If you don't use Outlook much but do use a lot of Word, Excel and PowerPoint then this is a must-have upgrade. The new Office 2007 versions of these products are truly ground-breaking and will definitely increase your productivity and efficiency. Those used to having Outlook for their e-mail might be left feeling a little disappointed though.
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on 8 September 2007
Quite good value for software from Microsoft, and a must 'add on' for any student off to university, especially as it can legitimately be loaded onto three laptops or pc's at any one time - a bonus for families with more than one child or student whom may each have their own pc or laptop.

Others, not students, tempted to buy it for their basic office needs such as Word and Excel and Powerpoint, may perhaps first like to check and see if their employer is signed up to Microsofts 'Home User Program'. This allows employees to register with Microsoft and get a more fully loaded Office package for the price of the disk plus postage and packing, currently about £18.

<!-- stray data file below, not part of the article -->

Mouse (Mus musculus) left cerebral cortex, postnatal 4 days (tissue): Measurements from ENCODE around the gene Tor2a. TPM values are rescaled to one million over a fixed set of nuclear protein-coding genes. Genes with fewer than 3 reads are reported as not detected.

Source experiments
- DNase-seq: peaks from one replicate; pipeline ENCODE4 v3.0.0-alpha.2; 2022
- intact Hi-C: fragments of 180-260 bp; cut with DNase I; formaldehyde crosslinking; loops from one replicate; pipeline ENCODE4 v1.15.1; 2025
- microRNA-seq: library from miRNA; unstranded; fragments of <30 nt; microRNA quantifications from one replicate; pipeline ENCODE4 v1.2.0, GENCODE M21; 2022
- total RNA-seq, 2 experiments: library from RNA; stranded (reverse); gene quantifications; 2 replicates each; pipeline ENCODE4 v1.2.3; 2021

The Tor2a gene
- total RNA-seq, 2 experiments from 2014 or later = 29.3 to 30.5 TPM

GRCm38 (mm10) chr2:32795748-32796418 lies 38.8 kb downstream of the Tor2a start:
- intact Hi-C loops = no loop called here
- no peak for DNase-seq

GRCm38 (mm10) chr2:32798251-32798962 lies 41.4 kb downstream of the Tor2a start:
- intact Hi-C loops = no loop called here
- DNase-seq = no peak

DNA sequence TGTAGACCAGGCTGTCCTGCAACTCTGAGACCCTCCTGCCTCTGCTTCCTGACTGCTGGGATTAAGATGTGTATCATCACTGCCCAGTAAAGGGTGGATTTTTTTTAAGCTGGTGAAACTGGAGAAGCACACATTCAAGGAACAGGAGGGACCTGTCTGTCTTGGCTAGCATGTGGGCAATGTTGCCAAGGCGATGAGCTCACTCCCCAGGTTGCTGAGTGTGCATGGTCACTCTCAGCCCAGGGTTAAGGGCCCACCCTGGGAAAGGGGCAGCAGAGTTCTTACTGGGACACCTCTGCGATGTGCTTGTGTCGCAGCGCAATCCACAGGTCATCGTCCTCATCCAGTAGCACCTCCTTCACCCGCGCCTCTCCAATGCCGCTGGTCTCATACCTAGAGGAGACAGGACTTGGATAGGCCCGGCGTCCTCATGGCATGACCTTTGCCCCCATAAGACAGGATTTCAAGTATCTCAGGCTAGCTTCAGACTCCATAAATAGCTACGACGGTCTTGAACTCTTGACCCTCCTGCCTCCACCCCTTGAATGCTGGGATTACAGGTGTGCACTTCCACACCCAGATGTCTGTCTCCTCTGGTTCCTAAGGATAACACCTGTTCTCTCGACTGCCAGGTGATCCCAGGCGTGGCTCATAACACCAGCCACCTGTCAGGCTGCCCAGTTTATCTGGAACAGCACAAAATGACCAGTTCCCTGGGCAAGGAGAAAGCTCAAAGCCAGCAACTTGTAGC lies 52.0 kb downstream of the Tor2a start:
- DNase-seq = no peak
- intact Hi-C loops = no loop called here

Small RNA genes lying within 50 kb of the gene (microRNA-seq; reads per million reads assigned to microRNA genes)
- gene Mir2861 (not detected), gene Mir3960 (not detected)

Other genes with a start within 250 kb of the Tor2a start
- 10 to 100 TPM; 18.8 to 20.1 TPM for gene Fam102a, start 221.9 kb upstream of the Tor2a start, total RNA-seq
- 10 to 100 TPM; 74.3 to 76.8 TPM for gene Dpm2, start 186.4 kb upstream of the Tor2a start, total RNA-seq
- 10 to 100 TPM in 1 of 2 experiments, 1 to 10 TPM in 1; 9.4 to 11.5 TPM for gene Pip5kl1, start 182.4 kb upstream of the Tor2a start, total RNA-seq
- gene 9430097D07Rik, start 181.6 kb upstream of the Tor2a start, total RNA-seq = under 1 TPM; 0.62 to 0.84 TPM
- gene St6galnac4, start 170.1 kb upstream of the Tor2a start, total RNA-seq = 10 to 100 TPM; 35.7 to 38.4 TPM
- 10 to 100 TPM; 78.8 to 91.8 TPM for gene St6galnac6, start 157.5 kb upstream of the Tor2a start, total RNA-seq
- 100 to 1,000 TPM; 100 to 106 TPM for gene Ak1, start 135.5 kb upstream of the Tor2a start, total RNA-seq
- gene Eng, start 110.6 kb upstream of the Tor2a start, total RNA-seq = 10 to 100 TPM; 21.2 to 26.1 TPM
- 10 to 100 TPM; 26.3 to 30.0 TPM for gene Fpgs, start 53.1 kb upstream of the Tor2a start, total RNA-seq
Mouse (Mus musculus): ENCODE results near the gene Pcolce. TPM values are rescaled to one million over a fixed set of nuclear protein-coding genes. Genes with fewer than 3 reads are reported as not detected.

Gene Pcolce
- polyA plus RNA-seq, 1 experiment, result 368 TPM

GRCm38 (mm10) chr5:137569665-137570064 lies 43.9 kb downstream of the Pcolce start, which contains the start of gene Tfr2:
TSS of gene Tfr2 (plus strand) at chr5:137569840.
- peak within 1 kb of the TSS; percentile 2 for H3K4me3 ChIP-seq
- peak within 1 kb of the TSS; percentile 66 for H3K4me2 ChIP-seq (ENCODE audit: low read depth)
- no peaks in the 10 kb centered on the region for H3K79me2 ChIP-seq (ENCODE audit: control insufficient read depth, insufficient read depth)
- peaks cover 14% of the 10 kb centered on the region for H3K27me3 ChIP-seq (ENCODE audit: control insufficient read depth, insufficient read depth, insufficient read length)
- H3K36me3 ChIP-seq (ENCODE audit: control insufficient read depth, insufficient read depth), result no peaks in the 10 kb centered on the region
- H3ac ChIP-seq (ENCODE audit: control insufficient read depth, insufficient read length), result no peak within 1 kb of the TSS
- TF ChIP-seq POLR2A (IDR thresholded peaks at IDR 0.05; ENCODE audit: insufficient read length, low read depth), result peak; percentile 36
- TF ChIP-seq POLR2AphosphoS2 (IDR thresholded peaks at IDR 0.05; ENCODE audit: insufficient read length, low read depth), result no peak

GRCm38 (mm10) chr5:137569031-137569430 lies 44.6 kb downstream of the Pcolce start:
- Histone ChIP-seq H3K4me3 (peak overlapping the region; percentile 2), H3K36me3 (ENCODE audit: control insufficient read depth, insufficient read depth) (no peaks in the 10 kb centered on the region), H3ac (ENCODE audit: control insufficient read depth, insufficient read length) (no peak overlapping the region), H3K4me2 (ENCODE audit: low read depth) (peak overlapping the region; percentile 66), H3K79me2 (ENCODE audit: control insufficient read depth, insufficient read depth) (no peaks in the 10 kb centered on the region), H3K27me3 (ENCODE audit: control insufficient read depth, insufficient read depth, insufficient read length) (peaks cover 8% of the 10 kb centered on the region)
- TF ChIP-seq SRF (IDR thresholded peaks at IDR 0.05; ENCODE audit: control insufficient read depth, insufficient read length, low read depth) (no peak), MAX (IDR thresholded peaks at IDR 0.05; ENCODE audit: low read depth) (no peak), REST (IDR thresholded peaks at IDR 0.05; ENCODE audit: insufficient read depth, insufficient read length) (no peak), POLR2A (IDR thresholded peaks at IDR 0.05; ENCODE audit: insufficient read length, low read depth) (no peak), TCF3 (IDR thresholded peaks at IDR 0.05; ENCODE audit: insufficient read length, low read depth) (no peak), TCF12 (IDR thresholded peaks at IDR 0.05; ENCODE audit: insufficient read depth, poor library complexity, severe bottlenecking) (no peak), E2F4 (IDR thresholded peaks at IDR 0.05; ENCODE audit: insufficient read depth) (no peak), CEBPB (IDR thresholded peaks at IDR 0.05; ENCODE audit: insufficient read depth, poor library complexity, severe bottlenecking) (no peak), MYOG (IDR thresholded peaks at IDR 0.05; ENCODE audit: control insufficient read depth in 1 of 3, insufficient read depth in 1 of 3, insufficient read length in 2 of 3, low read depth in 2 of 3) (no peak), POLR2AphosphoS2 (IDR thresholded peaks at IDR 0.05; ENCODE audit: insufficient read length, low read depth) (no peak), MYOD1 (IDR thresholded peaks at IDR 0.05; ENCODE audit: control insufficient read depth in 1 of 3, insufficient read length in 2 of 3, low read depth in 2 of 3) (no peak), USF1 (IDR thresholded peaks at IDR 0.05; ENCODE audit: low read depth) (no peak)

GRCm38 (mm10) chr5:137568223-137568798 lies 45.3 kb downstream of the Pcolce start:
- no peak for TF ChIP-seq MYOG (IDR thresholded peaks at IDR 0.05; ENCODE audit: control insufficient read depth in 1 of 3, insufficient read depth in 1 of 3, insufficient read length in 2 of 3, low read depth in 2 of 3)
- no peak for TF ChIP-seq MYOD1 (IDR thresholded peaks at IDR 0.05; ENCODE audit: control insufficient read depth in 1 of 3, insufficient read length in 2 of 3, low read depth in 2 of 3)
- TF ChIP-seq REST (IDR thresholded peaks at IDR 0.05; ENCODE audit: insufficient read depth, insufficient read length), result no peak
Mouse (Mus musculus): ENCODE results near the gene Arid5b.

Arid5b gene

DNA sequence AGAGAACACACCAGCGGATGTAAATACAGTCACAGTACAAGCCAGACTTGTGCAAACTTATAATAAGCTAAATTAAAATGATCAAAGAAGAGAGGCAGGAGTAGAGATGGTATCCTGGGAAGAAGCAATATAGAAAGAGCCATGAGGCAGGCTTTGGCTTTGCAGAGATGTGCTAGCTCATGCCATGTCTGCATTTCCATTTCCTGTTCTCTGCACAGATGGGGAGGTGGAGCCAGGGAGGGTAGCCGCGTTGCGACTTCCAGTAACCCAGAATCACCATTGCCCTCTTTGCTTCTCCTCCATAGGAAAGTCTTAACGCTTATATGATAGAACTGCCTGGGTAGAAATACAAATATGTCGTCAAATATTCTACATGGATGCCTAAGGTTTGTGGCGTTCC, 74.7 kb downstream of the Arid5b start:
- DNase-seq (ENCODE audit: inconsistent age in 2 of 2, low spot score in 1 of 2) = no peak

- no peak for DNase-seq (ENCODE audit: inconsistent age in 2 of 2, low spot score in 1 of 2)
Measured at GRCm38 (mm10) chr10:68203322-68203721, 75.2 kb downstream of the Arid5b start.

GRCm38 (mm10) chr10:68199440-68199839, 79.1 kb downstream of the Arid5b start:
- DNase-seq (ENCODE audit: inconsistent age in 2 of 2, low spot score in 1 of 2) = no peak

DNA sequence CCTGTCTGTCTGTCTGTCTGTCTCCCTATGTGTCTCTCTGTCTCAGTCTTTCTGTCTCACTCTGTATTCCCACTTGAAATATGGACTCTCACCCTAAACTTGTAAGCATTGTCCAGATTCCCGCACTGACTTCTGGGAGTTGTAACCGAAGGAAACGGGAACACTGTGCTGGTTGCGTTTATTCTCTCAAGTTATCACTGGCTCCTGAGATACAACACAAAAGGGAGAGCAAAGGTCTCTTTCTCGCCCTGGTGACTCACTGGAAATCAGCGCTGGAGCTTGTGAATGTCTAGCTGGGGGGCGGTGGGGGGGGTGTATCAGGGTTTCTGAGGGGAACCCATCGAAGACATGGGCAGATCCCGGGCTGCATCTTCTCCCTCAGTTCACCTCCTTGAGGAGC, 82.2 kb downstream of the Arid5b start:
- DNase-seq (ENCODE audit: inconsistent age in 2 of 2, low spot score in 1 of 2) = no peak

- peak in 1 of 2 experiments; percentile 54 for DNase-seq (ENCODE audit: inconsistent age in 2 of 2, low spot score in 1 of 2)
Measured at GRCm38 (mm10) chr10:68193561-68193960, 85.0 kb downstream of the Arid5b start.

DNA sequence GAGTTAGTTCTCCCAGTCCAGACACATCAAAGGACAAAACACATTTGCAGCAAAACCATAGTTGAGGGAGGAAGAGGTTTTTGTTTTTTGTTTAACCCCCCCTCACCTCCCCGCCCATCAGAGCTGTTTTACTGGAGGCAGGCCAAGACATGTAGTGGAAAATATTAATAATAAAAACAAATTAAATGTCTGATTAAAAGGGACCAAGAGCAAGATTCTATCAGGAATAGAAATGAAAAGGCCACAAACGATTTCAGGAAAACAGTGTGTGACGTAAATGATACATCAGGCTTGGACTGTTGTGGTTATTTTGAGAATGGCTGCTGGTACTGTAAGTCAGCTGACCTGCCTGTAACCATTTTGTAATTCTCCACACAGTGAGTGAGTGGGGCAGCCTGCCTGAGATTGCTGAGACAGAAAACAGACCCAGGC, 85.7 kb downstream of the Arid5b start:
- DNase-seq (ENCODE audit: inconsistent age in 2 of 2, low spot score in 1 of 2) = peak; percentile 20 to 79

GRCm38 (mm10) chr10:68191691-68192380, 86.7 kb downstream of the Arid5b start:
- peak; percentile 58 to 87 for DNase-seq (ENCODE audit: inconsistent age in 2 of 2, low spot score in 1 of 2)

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on 16 June 2008
I purchased this because I like to be running up-to-date software, and to have the best possible software. I'd been a very satisfied user of Microsoft Office Standard 2003, and used it thoroughly through a degree and into a professional qualification to great effect.

Microsoft Office 2007 is a disaster.

I installed it onto my brand new Sony VAIO laptop (top of the range, with a Blu-ray drive and all possible extras, in case a sceptical reader is questionning the power available to me) only to find that of the four programs contained, Excel worked fine for viewing files, but for some reason ceased to work every time I tried to copy and paste something; PowerPoint and Word displayed the messages "this program has stopped working and must close" as soon as I tried to open them - before they'd fully opened! The only program that worked as it was meant to was OneNote, but for the life of me I haven't a clue what this program alone does to justify the price.